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Holli Deal Bragg - A resolution to have more fun

Holli Deal Bragg - A resolution to have more fun

Holli Deal Bragg - A resolution to have more fun

Holli Deal Bragg

      When my friend Donna told me one of the highlights of her year was when she and I went mud bogging on a four-wheeler with no brakes, it made me stop and think: life is all about your adventures.
      It was drizzling rain, and we had a trail ride in a few hours. Plans involving the original trail went awry, so we had two hours to mark a new trail. Four wheels are faster than four hooves, so with Donna driving, we took off cross country on a borrowed ATV.
      There we were, two women in our 40's, roaring across newly plowed fields, over flattened fence rows, down hunting trails, stopping here and there to tie yellow ribbons on tree branches. We were soaked, our faces freckled with mud, and we were having a ball.
      One trail of verdant overgrowth hid the mire of mud underneath, and we found ourselves axle-deep in black, sucking muck. It stole my shoes as I helped push the four-wheeler out of the quagmire, and when Donna stomped the gas pedal in attempts to get out of the bog, I was transformed into a mud monster. We'd never laughed so hard.
      We got the trails marked, and I must say the ride was one of our better ones. I had time to dry out a little after rinsing the mud from my jeans and we had a great ride. It didn't beat the one Donna and I enjoyed just hours before, though - for an all too brief couple of hours, we were two wild-haired little country girls, racing down farm trails, riding over fallen logs and across ditches, tasting the sweet, wild freedom of life.
      Why do we, as adults, cheat ourselves out of so many opportunities to be free? To have fun? Why must we be so staid and controlled? Who said we had to become old fogies?
      My New Year's resolution, aside from the vow to saddle up more often, is to have fun and enjoy life. Too many people I know have either passed away too soon, too young; or too many have resigned themselves to a passionless, boring way of life, and I'm not gonna do it.
      There's nothing wrong with silly. My friend Nancy and I have giggled over the most inane things on road trips, but there is something about occasionally acting like teenage schoolgirls that releases tensions and eliminates the doldrums.  One trip to a South Carolina equine auction had us in stitches over humorous signs. It seemed we found one after another oddly named businesses along the remote country roads we traveled.
      We always have some sort of adventure when we hit the road together. I don't think she will ever forget my being pulled over by a state trooper in Tattnall County.
      We were in my old trusty Dodge, which was on its last legs but kept on trucking in spite of needing Mopar Hospice care. The trooper sauntered up to my window, waved away the thick cloud of oily smoke, and said "Did you know your truck is smoking?"
      Bill Engvall's "Here's Your Sign" comedy act popped into my mind, and before I could stop them, the words tumbled out of my mouth. "Yes sir, I've tried putting her on the patch, but it just ain't working."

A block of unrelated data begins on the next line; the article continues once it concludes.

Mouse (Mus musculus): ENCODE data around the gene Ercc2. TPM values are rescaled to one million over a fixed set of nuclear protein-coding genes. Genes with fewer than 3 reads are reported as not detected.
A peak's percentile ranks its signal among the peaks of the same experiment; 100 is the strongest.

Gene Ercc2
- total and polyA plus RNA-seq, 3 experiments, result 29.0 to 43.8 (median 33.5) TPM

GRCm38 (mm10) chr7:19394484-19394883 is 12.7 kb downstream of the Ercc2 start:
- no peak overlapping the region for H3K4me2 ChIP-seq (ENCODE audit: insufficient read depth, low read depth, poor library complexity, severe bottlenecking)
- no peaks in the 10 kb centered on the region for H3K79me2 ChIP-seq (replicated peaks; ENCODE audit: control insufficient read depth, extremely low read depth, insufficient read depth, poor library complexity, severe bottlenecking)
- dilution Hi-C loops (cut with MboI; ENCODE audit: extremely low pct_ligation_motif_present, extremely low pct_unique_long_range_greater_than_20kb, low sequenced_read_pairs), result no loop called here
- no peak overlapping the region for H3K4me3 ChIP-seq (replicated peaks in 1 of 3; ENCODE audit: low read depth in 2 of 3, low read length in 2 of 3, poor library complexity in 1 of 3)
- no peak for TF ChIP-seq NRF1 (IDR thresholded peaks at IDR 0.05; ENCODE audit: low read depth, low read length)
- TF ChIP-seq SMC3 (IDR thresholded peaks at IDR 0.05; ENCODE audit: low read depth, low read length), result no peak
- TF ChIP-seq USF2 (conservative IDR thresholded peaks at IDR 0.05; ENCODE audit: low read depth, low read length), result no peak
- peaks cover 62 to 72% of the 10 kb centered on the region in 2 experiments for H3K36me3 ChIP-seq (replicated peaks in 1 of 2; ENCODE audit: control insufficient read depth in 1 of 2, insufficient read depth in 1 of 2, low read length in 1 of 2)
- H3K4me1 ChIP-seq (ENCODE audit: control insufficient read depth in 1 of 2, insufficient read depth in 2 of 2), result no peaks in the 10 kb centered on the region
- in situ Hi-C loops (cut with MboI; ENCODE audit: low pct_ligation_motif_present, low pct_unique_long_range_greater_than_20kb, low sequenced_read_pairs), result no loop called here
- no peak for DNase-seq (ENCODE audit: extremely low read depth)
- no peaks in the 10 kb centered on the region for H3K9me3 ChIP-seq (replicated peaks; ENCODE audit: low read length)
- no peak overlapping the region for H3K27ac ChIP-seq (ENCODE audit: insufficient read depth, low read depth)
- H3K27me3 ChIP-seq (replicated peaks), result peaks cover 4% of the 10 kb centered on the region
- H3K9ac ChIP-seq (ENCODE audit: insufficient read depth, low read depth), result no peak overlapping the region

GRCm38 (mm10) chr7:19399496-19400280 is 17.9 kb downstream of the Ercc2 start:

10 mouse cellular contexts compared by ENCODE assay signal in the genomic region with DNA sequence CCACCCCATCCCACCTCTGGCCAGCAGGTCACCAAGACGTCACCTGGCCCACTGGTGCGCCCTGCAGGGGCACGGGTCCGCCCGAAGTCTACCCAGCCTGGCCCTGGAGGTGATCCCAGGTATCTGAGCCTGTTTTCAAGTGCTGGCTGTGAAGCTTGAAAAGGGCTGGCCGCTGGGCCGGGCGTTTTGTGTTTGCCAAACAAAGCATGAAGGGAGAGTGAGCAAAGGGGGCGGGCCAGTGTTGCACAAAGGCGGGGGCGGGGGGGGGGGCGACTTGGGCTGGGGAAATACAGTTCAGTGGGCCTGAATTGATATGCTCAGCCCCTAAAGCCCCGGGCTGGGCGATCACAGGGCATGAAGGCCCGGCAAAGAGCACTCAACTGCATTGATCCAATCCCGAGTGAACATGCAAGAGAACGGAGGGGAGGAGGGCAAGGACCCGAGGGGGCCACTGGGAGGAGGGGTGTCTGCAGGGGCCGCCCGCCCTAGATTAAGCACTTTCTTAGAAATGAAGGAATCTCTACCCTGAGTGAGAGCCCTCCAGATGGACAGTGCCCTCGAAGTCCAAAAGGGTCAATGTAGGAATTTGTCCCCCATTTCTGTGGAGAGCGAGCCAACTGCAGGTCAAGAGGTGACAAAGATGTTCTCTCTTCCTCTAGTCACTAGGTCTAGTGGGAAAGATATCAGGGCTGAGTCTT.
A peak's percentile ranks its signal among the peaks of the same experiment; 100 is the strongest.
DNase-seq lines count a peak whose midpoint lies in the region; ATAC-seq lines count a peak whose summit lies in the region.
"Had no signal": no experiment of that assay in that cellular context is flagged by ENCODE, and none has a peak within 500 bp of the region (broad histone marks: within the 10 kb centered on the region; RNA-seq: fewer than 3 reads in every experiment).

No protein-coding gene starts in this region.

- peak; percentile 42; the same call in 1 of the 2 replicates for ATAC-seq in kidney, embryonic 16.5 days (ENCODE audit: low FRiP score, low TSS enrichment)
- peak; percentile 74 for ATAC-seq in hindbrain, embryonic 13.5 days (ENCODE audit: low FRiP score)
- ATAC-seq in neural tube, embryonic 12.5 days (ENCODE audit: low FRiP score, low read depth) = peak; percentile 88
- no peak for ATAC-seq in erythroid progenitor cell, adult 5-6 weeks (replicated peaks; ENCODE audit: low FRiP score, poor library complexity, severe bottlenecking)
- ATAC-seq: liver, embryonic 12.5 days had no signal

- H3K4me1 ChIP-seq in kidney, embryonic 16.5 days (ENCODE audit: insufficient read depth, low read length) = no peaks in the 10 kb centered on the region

I thought Nancy would choke on her laughter, and the trooper almost swallowed his chaw of tobacco.
      I wasn't being disrespectful - just having a little fun. And after a few words about how that old Dodge just wouldn't die, the trooper let us go with a laugh and a warning about a tail light that would not stay in place.
(I'm happy to say I am driving a 2005 Ford F-150 four wheel drive now, and in spite of loving it to pieces, and the realization that a V-8 beats the heck out of a V-6, I still miss old Black Betty the Dodge.)
      My husband Stan has had a hand in the fun too. While I sat in the sale barn at Metter Livestock Auction (before it burned to the ground), he was outside checking out what the vendors were selling. One man had some kind of python or boa, and Stan brought the thing inside to show me in hopes I would say he could bring it home.
      He never gave a thought to other people being afraid of snakes. He handed the snake over to me, and the slithery rascal (the snake, not Stan) promptly crawled right into my shirt.
      In front of hundreds of people (OK, maybe 200), I had to discreetly remove the snake. When I did, all you-know-what broke out.
      Lewie, who owned the sale barn, stood stock still, open-mouthed, his sales banter frozen in his throat. A frightened murmur rippled across the crowd and a handful of people walked all over their neighbors as they made their way out of the sales area. One woman squawked "She got a SNAKE!!!!" and it was instant chaos.
      Needless to say, the snake went back to the OUTSIDE vendor very quickly, but I still get a chuckle to this day as I remember Lewie's expression of disbelief.
      Aaah, the memories. The times I had the most fun cost - nothing. And I vow to do more of it in 2011.

Holli Deal Bragg may be reached at (912) 489-9414.


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